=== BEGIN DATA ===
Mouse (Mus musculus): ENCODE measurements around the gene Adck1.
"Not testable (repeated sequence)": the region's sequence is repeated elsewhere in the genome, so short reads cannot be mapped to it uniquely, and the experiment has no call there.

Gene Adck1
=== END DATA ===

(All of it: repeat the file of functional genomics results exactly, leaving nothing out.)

Mouse (Mus musculus): ENCODE measurements around the gene Adck1.
"Not testable (repeated sequence)": the region's sequence is repeated elsewhere in the genome, so short reads cannot be mapped to it uniquely, and the experiment has no call there.

Gene Adck1